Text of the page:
Lately, I’ve been putting more focus on my creative endeavours, which has left me feeling like I’m on the right track.

I’m doing what I love–I’m a writer and photographer, and I’m sharing my journey.

Walking down the street recently, I realized something else had shifted. For years—with working on my body, and labouring over my style and trying to be cool—I had often checked out the gay guys I passed to see if they were looking at me, and I’d be offended when they weren’t.

That’s part of the reason I had an ‘I’m so over the gays in this city’ attitude for so long. I figured they were all just bitchy queens who were stuck on image and popularity and everything superficial and didn’t look at me because they either didn’t approve of—or were intimidated by—my look. I’m still jaded and believe there’s not enough focus on character and values in a lot of gay interactions—but that’s not the point of this story.

Before I continue, I’m going to make mention that I can look back to my early recovery and recall that—in the height of my delusion—I would also make playlists on my devices—not of the music I thoroughly enjoyed—but of music that I believed would sound cool had I been stopped by someone asking what I was listening to. Those were the depths of my insecurity.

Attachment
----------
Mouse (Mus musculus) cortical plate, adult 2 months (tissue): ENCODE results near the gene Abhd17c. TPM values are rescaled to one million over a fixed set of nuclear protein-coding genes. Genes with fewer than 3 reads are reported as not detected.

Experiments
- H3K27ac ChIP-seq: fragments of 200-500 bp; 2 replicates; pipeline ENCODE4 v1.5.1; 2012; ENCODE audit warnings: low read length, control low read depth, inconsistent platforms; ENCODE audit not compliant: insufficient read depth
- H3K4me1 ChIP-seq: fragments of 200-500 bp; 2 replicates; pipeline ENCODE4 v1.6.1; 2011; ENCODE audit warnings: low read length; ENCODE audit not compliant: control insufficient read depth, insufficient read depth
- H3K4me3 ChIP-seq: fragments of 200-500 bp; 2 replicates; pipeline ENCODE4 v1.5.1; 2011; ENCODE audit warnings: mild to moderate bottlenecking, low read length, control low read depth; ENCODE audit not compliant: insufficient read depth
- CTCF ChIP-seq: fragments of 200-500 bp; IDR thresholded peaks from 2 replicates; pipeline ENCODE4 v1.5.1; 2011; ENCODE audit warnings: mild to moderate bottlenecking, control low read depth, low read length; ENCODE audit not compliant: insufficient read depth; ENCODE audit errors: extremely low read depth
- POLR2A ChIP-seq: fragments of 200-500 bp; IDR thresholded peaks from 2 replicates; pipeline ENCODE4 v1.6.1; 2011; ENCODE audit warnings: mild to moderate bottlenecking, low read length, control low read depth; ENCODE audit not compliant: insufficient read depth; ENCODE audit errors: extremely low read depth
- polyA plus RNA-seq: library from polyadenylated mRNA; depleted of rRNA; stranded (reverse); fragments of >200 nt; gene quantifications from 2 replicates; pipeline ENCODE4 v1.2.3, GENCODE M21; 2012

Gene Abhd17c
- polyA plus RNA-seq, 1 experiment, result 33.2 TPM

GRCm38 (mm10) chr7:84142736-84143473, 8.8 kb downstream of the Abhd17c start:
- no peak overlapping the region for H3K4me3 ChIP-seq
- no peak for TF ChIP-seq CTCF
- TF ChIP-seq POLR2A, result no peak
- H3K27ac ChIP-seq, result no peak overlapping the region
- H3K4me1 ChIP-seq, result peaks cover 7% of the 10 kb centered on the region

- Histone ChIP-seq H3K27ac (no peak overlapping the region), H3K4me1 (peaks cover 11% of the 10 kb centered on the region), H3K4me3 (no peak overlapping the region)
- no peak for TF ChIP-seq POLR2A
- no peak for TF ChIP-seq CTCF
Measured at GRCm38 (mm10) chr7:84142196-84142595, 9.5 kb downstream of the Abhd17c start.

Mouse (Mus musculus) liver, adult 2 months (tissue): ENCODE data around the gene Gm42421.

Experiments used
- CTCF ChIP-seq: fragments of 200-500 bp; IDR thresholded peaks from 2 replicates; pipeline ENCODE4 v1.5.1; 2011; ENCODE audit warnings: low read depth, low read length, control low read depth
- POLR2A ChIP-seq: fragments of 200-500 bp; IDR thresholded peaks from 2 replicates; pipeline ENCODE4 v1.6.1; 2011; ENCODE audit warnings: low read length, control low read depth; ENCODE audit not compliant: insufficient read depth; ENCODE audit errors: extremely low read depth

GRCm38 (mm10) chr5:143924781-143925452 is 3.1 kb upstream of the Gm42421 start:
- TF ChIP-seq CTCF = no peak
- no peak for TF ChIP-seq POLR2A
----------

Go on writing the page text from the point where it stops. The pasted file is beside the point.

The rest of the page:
Interestingly, I was walking with my head up this day, listening to the music I like—Air Supply, Celine Dion, Belinda Carlisle—whatever—and texting and checking my email EVEN when there was a cute guy on the horizon. I found myself looking up ONLY if I wasn’t occupied with my own activities at the moment. I was able to let a cute guy pass me by without needing to know if he was looking at me or not.

For the first time I realized I was living within my own life.

The next time I hopped into my therapist’s chair, I said, “I think the therapy is finally kicking in!”

After I explained my recent empowering acts, he asked me to think back to a discussion we had where he talked about living from the inside out versus from the outside in. That it can take some time to get there—and it had for me—but that there can come a point when a person who once lived his life for what he thought everyone else expected of him—and to impress everyone else in order to be validated and find a sense of identity in himself—can begin to live his life increasingly from the inside out. This means likes, dislikes, passions, interests, desires, habits—everything—is expressed from a place of authenticity and integrity without being contorted into what he believes would be well-received and therefore validate his existence.

I suppose this is real confidence—living my life simply because it’s my life and not because of how I’ll be revered or rejected by anyone else. I also believe—in the same vein—that telling someone all of my admirable qualities lacks confidence, and rather demonstrating my character by being myself is the groundwork for solid, intimate relationships.

For always-insecure me, this revelation is life-changing.

I have to say though, I’m actually not feeling it today. In fact, I’m feeling quite needy, and I almost went back on my word with one of the guys in order to receive a little reassurance of his attraction to me.

But I didn’t. Instead, I wrote it out…and shared it with you—and with my class this evening while they held Warrior Two.

 

Michael